I discovered this plant growing on my hillside as I was on my way down to fetch one of my hens up the hill for the evening.  At first I was grouchy at the thought of having to walk all the way down to the bottom of the hill after "Whitey".  She has not been herself lately, and has taken to lounging in the late afternoon sun at the bottom of the hill, and after all the other hens are tucked in for the night, Whitey is still roosting in the tall grass, reluctant to come when I call her, leaving me with little choice but to go after her and carry her up to the henhouse.
Anyway, on my way down the hill I saw the Jack in the Pulpit and my mood changed.
I have seen Jack growing around here before, but never this type.  This one was all green, usually, we see the purple striped ones.  If I am correct, I believe this one is known as Swamp Pulpit.
I do not know if this is a Jack or Jill, that is, if it is a male or female plant...but I will be watching to see if gets berries in the fall.  The male plant has a small hole in the bottom of the spathe or cup, and this is the exit ramp for pollinators.  In the female plants, the pollinators are trapped and have no way to get out, and as a result they pollinate all the tiny little flowers on the spadix, and the flowers will turn into green and then bright red berries.
I have also read that this plant contains oxalic acid which can be toxic...however, here is another plant that contains oxalic acid...Image hosted by

But it made a pretty good pie...yum!   Rhubarb can be used as a mordant when dyeing wool because of the oxalic acid in the plant, but I have never tried this....yet.


Monday, May 09, 2005

maryland sheep and wool 2005

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The MS&W Festival was very very very crowded!
I did not enjoy myself as much as I would have if there were not so many people!   Living out in the country as I do, I am not used to the crowds, and at times I felt disoriented and nauseous just looking at the sea of people swarming around!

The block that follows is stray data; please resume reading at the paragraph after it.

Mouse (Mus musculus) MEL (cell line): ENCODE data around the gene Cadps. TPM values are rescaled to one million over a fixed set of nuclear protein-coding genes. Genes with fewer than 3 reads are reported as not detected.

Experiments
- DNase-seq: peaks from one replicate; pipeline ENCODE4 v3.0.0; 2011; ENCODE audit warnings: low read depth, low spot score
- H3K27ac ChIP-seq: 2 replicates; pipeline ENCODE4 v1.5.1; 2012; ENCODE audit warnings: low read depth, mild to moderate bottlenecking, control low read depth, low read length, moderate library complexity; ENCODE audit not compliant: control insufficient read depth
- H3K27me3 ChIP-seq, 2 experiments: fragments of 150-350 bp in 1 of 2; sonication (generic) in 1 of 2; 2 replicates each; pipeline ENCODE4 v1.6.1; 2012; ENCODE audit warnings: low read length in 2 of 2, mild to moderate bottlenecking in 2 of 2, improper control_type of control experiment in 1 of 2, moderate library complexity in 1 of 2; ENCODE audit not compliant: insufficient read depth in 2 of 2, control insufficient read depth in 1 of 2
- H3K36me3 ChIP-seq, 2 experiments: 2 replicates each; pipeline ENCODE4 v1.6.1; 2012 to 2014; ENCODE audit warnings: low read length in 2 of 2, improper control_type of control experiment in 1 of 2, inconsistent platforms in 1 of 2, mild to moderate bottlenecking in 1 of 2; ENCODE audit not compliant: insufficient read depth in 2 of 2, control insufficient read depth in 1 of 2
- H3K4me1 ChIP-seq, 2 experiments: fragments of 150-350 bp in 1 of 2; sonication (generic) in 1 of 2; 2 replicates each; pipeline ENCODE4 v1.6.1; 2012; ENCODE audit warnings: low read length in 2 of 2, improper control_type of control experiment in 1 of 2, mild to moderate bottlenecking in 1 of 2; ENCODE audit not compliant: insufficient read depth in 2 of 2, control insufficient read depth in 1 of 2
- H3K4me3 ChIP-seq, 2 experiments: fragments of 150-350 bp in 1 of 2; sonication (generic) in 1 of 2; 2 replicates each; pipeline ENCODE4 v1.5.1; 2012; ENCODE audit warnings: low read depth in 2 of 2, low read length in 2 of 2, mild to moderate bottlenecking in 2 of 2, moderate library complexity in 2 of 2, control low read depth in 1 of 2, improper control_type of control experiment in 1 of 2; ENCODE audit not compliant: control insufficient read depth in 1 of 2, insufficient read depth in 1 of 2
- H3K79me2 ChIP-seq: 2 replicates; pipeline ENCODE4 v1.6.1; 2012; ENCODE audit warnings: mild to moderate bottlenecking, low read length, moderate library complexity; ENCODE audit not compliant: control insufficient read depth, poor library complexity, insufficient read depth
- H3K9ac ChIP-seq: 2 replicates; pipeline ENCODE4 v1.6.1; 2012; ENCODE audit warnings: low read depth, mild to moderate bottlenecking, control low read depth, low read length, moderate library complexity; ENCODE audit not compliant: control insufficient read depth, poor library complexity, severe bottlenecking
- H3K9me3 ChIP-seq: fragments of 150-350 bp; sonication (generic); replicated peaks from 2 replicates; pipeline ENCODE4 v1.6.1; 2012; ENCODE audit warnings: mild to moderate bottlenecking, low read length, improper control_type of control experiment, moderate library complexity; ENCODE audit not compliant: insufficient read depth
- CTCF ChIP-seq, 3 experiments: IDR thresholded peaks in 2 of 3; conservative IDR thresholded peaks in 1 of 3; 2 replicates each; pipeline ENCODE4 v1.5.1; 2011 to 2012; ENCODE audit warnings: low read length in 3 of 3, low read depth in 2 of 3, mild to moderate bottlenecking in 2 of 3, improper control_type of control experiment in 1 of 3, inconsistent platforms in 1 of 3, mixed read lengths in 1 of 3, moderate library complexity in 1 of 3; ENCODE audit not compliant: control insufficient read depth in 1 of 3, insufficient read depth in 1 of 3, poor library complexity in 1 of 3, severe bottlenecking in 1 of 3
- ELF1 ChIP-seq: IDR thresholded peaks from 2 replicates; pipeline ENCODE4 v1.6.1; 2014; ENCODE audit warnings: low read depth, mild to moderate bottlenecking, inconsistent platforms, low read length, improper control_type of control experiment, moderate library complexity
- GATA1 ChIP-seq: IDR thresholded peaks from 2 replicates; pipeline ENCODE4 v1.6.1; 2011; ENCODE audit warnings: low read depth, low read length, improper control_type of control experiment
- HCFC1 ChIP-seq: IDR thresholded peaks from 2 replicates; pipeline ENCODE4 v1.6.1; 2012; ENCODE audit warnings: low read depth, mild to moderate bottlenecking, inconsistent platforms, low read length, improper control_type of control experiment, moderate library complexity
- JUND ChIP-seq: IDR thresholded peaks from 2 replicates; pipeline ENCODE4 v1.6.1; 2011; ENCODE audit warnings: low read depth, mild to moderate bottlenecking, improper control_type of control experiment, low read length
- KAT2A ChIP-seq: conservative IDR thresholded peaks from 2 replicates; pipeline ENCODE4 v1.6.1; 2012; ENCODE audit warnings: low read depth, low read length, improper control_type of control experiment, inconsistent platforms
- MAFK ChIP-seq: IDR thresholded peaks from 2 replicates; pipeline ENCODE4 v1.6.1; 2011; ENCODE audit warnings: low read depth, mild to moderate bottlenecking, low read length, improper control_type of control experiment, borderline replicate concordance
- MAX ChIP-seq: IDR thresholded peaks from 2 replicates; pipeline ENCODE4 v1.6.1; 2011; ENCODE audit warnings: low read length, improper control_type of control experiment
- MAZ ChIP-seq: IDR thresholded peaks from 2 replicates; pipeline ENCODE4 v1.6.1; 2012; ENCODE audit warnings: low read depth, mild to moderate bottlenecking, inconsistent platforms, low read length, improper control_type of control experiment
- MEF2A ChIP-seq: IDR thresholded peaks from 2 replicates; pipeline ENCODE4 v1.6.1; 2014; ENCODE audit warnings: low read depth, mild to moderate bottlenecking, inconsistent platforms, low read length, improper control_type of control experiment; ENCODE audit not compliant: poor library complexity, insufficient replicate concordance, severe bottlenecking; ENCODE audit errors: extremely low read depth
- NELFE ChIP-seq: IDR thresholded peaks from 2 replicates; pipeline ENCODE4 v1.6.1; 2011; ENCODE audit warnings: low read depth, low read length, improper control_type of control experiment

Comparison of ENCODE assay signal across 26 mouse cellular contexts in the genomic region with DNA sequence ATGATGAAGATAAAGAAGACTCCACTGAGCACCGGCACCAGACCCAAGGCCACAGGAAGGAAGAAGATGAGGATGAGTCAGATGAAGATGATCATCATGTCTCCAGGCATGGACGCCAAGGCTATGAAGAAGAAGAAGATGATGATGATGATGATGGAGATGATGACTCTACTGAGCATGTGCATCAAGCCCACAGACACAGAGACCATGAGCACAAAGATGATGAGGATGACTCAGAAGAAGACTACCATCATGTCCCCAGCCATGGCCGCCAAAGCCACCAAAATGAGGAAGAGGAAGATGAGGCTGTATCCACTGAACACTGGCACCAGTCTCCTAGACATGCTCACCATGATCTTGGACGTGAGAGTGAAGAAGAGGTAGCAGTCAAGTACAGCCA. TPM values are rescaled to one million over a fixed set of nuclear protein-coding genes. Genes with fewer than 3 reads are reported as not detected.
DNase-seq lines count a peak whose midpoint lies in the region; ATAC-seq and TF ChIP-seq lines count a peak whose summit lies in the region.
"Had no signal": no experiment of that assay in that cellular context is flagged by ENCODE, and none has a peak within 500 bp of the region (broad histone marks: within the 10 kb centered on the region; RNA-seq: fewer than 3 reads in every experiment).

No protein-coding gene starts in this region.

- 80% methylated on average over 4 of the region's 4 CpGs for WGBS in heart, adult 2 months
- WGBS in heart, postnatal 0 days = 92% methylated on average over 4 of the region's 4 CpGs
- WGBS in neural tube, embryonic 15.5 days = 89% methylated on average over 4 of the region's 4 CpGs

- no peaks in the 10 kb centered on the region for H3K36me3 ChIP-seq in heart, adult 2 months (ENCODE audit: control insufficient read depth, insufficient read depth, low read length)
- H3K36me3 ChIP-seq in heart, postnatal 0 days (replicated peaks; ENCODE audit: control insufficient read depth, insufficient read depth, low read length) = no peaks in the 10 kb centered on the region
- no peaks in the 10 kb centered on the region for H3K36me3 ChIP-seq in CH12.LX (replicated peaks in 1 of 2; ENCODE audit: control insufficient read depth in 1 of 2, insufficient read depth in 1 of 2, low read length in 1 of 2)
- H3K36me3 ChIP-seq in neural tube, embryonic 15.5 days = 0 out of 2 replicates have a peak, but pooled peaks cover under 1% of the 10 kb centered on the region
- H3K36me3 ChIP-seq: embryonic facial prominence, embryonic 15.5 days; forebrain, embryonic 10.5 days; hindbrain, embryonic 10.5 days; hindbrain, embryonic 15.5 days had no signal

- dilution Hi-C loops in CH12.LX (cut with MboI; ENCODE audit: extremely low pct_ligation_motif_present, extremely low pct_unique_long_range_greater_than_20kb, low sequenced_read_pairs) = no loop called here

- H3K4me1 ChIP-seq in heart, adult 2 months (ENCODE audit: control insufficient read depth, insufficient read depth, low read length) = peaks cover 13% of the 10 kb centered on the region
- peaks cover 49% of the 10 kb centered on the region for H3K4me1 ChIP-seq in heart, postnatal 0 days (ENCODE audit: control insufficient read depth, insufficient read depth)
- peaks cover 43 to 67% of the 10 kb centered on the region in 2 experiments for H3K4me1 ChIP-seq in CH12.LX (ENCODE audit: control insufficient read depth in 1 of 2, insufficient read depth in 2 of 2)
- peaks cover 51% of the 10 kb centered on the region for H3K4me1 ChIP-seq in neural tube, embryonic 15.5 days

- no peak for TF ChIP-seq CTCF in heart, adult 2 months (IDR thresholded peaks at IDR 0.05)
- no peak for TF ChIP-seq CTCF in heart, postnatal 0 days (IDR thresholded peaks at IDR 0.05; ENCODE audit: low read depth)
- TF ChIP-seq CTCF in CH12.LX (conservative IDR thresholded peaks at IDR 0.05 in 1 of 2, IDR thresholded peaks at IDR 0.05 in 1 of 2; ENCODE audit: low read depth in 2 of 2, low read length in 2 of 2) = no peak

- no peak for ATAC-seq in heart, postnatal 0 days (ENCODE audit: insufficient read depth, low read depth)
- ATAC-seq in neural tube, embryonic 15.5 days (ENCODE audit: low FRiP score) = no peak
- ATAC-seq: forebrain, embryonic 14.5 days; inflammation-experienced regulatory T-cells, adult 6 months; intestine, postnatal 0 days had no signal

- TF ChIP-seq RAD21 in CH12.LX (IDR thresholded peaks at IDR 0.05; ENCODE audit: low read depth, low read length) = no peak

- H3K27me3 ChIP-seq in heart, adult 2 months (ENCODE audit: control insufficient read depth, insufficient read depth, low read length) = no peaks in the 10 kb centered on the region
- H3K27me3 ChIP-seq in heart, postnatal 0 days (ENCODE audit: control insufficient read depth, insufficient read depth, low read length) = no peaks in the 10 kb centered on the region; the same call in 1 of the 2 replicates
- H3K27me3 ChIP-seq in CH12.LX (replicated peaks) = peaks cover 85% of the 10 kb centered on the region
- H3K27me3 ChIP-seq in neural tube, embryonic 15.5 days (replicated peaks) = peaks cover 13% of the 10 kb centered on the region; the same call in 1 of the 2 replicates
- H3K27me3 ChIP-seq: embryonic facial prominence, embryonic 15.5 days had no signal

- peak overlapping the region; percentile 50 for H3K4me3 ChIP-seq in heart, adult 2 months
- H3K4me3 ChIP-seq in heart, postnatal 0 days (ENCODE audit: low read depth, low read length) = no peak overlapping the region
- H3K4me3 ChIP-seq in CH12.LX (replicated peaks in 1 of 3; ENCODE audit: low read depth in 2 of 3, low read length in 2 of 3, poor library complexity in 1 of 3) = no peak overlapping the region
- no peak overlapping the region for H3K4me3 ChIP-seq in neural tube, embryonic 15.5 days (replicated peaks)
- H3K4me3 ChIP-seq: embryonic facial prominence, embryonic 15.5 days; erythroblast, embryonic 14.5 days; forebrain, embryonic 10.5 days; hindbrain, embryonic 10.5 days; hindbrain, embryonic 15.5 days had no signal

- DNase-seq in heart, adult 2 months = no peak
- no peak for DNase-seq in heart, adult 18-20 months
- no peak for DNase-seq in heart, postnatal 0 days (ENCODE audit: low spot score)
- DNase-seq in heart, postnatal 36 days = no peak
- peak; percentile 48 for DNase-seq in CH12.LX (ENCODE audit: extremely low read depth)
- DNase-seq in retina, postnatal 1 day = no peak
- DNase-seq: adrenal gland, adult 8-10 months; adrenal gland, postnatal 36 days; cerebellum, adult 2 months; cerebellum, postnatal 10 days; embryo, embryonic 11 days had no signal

We arrived on Sat. morning around 10:00am, and waited for approx. 20 minutes in traffic just to drive into the place and park.  By the time we made it into the festival, the lines to vendors and barn were starting to form.  I made a few purchases, one of which was the beautiful fleece from a ewe #P29 Border Leicester, that has lovely, long, wavy, soft lustrous opal locks.  I brought it from Betty Levin, who raises Border Leicester Sheep as well as working border collies.  She is a lovely woman, who spread the fleece out on a sheet for me to look over and examine before I made my decision.  She was very helpful, and taught me a few things I did not know about selecting a fleece.  She was planning on retiring the ewe this year, but all she produced were a couple of rams, so she will breed her one more year because she is so fond of the fleece that she grows.  It really is lovely.  She made sure to remind me not to let it in the sun or it would cot, and made me promise not to store it in the plastic bag after I got home.  Are you kidding?  This will not sit around for long, my fingers are having a hard time waiting for an evening to spin it out!  I mean just look at it!
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I also purchased some Mohair from Greta, that goes by the name of "Indian Corn" is lovely as well.  For Mother's Day, the guys brought me the T-shirt, and a wonderful book titled. "The Colour Cauldron"...all about the history and use of natural dyes and plants and tartans of Scotland...a wonderful book! I don't know what I like more...the description of the plants or the pictures of the women scouring and dyeing the wool!